The Victorians loved words with strange and exotic origins, and here’s one of my favorites:

SALMAGUNDI (slm-gnd n. pl. sal·ma·gun·dis)

1. A salad of chopped meat, anchovies, eggs, and onions, often arranged in rows on lettuce and served with vinegar and oil.
2. Derived from the above, a mixture or assortment; a potpourri.

French salmigondis, probably from : Old French salemine, salted food (from Vulgar Latin *salamen; as in salami) + Old French condir, to season (from Latin condire; as in condiment)

Thus, our own salmagundi for your consideration:


rolltop 1

Through friend of the Restoration Joan Carter of Wiswall Antiques in New Hampshire, we found a wonderful old S-curve roll top that will become “FDR’s desk,” shown above, pre-purchase. These little beauties are very hard to find these days; roll tops fell from fashion with the advent of the typewriter, and remained that way through the age of the computer monitor, as such machinery didn’t fit into the desk when the cover closed. Thus many, especially the smaller, individual writing desks like this, were “detopped” and converted into flat desks.  As you can see, our particular desk, a single pedestal, is almost the twin of the one the next photo, pictured in the Chest of 1900 in the Harvard Archives, and will again look much like this when we are done:

26 russell 2

However, our old friend is in need of considerable surface restoration, as you can see in this photo from its original NH home:

roll top 2

Despite the nicks and bangs, the general structure is excellent, and most importantly, the interior is intact, and the roll cover, the trickiest part to restore, works like a charm, making this desk well worth preserving. The purchase price of the desk & a complete redo to return it to its 1900 appearance will run 2K. Do we have a generous donor out there that might be willing to contribute this amount? It would make a wonderful memorial or named contribution! The restoration is being undertaken by furniture expert Paul Riedl of Gallery XIV in Boston, and will be ready for an unveiling party February 3.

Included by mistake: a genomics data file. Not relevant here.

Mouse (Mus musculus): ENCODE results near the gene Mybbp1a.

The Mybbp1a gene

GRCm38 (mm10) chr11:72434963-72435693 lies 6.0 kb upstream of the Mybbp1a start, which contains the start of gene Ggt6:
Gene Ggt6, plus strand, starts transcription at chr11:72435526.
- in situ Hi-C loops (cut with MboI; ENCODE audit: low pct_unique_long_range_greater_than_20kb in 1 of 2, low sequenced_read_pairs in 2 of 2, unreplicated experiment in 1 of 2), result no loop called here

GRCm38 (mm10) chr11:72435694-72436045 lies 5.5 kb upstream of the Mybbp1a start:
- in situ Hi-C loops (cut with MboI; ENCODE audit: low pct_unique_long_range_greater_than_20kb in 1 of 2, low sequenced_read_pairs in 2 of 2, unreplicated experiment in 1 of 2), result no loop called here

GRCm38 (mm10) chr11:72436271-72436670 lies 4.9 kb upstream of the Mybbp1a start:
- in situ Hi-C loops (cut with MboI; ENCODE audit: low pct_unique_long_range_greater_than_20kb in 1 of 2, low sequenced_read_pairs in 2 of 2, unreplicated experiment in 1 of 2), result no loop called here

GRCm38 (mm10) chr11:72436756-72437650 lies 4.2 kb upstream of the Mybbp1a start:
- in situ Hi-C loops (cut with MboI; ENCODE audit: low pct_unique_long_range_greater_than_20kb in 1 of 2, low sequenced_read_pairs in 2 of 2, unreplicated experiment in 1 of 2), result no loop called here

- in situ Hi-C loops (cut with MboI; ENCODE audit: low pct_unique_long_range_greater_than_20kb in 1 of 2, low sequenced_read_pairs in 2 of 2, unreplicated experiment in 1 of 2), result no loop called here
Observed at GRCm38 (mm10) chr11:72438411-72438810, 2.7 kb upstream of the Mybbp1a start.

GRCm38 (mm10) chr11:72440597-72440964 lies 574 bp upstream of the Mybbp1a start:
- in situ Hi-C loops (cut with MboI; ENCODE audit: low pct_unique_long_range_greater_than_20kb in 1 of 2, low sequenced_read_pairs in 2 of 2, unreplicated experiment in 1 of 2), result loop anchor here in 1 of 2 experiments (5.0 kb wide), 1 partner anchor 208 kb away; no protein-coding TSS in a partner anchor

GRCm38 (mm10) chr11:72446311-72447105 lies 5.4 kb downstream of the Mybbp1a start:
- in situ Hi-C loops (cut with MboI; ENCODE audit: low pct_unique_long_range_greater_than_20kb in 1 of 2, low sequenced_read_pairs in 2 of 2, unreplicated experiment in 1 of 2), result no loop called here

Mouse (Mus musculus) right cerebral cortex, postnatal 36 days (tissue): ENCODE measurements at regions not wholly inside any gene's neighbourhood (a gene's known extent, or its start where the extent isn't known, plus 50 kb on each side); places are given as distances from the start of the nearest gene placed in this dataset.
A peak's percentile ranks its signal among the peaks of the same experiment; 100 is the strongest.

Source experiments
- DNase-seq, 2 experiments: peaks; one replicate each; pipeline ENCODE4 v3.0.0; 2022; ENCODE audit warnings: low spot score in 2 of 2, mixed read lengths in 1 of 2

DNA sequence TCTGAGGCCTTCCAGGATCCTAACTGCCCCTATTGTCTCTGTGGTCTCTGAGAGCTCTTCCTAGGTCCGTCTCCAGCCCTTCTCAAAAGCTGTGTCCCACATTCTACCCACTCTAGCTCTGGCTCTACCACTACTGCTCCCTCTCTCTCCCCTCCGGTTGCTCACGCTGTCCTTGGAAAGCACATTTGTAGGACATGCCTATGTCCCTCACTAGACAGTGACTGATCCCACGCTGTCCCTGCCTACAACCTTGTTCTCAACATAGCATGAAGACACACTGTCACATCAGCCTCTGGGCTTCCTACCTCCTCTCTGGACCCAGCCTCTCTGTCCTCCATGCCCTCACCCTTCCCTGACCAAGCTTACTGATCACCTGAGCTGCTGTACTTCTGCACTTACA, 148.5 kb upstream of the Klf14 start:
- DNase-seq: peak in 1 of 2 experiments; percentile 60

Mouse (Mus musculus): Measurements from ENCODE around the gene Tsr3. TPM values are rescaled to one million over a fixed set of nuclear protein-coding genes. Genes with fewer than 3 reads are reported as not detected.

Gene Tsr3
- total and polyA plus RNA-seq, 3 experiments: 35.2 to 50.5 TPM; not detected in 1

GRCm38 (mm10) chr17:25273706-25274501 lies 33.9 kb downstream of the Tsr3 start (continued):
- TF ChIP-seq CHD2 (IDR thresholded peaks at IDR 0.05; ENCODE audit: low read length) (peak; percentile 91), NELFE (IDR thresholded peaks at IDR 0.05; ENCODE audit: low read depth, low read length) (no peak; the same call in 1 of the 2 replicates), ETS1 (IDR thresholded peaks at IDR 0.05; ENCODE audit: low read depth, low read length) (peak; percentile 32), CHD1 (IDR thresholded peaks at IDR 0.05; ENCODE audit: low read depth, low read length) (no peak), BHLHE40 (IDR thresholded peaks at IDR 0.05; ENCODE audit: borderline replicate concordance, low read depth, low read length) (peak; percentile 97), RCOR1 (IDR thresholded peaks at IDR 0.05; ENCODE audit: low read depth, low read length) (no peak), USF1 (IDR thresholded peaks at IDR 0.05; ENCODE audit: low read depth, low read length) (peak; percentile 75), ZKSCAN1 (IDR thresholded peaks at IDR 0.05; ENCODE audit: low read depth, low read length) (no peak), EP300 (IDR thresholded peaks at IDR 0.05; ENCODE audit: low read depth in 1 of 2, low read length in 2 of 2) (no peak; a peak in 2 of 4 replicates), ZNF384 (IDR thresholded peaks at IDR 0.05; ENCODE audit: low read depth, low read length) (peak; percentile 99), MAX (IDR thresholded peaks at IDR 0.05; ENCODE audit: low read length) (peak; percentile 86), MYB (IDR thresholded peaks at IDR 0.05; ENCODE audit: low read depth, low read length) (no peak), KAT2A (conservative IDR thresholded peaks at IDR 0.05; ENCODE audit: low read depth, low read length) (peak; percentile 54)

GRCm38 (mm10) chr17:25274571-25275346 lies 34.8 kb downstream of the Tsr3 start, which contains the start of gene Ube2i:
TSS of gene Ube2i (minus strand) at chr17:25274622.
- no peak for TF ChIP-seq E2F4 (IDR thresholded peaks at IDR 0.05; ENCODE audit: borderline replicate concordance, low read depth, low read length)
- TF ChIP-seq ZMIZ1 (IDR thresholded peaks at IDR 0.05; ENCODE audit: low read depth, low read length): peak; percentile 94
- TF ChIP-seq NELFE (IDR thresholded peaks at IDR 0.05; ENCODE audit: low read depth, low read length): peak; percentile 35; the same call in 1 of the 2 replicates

We’ve reached a third of our 6K goal for the room draperies! (For those of you who’d like to see the full drapery plans, click HERE.)  Here’s an in-progress shot of the drapes for the study as they come together in designer Michele Doiron’s studio.The panels are a rich gray-green velvet, and the picture shows the various trim options we’ll be selecting. My vote is for the red braid. What do you think? Again, we are attempting to complete this project in advance of a Harvard Alumni function featuring the Suite in February, so any financial aid you can give now would be MOST welcome. (Remember, last chance for those 2009 tax deductions!) Big thanks go out to Doug, Gil, Michael, Shawn and several others for contributing to our campaign already. You know who you are!


And finally, over the Harvard-Yale weekend, we had almost 300 alums visit us at Adams and tour the Suite. The response was overwhelming, literally – we had planned for about 100 in the LCR, and I had made a special Harvard punch in the Suite for what I expected would be several dozen interested guests. Try several hundred! Needless to say, only the lucky few early birds got to sample my punch, but it was a knockout! In the very real sense of the term! Holy smokes! Highly potent but equally potable it proved, and many of you asked for the recipe. So here it is: I found this in an old brew book from the 20s, but from the bit of research I’ve done, my guess is that the date of creation is closer to 1870 or so, when punches were at their height of popularity. (Hence the term “punching” – “invited to a punch” – for the final clubs.) For those interested, only Yale and Columbia seem to possess similarly eponymous punches. Yale’s dates from 1869 and is based around tea, of all things. Very lily-white if you ask me. Ours, as befits our superior University, is much more hearty, and would have pleased Harvard’s mascot John the Orangeman no end:

Harvard Punch:

  • 4 cups bourbon
  • 2 cups brandy
  • 2 750-ml. bottles champagne
  • 1/2 cup fresh squeezed lemon juice
  • 1/2 sugar syrup to taste
  • 1 cup fresh orange juice
  • 1 cup Orange liqueur, such as Cointreau or Triple Sec.
  • Orange and lemon slices

Mixing instructions:

Mix all ingredients, except champagne fruit slices, in a large container, cover and refrigerate several hours. When ready to serve, add a large cake of ice to an ample punch bowl and pour in champagne or club soda or ginger ale, stir gently, and garnish fresh orange and lemon slices, mixed into the punch. Makes about 24 servings.

I will add that initially I thought the combination extremely unappetizing, but I assure you, when it comes together, it is superb. Be careful though, it’s not for the faint of heart.
The FDR Suite Restoration Project at Adams House, Harvard College is funded entirely through your contributions to the FDR Suite Foundation Inc, a public 501(c)3 charity set up to create the only living memorial to FDR at Harvard, as well as a museum of 19th century Harvard student life. We do not receive funds from the University to support this endeavor, and we need your help!